Motion to Dismiss; Breach of Contract; Contract Interpretation; Limited Liability Partnership; Partnership Tenancy; Original Tenancy.
By Janel Rottkamp | Staff Writer
Plaintiff is the landlord of 1301 Avenue of the Americas, New York, New York. Defendant is a partner of Dewey & LeBoeuf LLP (“Dewey & LeBoeuf), and is named as one representative of three hundred and seventy-seven defendants collectively considered “tenants” of the Plaintiff’s property. Plaintiff and Defendant’s relationship was governed by a lease created by the original landlord, Tishman Speyer, and the original tenant, Dewey, Ballantine, Bushby, Palmer & Wood (“DBBPW”). Pursuant to the original lease, if DBBPW were to breach the contract, their partners, successors and assigns would be held jointly and severally liable for damages. Over approximately twenty-two years, the lease had undergone twelve amendments, two changes in the landlord, and four changes in tenancy. Over the years, DBBPW was renamed Dewey Ballantine, then converted to a limited liability partnership (“Dewey LLP”), and finally combined with LeBoeuf Lamb LLP to become Dewey & LeBoeuf LLP (“Dewey & LeBoeuf”). Later, Dewey & LeBoeuf failed to pay Plaintiff the amounts due under the lease and subsequently filed for bankruptcy. As a result of Defendant’s failure to pay, Plaintiff terminated the contract.
Plaintiff sued Defendant seeking damages on two grounds. First, personal liability of Dewey & LeBoeuf partners and former partners for breach of contract. Second, recovery of attorney’s fees. Defendants moved to dismiss on the following grounds: first, Dewey LLP partners were not personally liable pursuant to the contract’s Non-Recourse provision; second, that Dewey LLP and Dewey & LeBoeuf partners who retired or withdrew before September 2007 were not liable pursuant to §29.1(b); and third partners are not personally liable because of failure to comply with New York Partnership Law §26(d).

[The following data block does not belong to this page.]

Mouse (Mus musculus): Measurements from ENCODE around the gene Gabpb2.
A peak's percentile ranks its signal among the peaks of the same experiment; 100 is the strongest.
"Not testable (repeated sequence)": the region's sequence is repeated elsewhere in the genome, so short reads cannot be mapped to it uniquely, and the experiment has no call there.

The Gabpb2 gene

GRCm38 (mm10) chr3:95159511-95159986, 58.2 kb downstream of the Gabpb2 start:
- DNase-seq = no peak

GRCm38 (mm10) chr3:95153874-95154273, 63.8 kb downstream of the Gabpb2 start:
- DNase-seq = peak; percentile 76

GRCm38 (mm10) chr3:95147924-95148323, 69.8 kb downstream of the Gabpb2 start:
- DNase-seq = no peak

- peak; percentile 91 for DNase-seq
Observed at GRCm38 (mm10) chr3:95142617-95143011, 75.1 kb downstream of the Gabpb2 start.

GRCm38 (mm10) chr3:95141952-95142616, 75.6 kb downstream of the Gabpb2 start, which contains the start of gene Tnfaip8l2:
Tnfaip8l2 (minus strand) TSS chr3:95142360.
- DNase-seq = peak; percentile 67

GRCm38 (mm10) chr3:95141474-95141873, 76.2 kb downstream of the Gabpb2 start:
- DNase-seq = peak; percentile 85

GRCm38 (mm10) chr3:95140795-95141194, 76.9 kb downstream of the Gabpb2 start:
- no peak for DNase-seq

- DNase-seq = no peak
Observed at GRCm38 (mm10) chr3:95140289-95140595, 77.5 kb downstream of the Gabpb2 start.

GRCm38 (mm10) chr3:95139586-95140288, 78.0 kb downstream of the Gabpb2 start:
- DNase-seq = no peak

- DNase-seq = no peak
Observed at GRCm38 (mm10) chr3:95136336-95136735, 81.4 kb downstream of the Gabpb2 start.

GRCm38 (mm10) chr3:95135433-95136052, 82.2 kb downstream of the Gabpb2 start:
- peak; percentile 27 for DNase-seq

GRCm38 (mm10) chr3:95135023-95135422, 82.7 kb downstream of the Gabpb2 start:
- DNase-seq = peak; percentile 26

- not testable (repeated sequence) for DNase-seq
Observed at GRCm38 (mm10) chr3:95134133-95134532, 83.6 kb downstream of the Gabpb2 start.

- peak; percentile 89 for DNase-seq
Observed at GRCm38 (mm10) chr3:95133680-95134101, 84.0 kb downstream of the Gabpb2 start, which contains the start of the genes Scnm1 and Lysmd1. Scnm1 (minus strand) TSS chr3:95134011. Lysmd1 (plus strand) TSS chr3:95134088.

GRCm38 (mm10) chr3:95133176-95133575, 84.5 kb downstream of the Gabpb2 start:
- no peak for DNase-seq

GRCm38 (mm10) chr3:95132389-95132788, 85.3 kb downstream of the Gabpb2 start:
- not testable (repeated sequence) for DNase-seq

The Court granted Defendants’ motions to dismiss for the retired or withdrawn former partners, or other individual partners of Dewey LLP and Dewey & LeBoeuf. First, under the plain terms of the original lease and its amendments, Dewey LLP must be partners of the “original tenant” to be limited from personal liability by the Non-Recourse provision. Here, Dewey was not the original tenant because it was a separate registered limited liability partnership and was not a reorganization into a professional corporation. Second, the plain language of the lease indicates that partners who retired or withdrew prior to September 2007 needed only to have done so from Dewey LLP to escape personal liability because those partners were not original tenants. Third, the parties failed to include an agreement that it is a safeguard from personal liability. Here, the parties failed to update the lease to reflect this safeguard.
Therefore, despite Plaintiff’s argument that the lease is sufficient to evidence the parties’ intent to impose personal liability, the Court held the lease was not enforceable. Plaintiffs were thus not entitled to attorney’s fees. Accordingly, the Court granted Defendant’s motion to dismiss.
Plaintiff 1301 Properties Owner LP v. Philip Abelson, et al., Index No. 653342/2013, 04/01/2016 (Scarpulla, J.).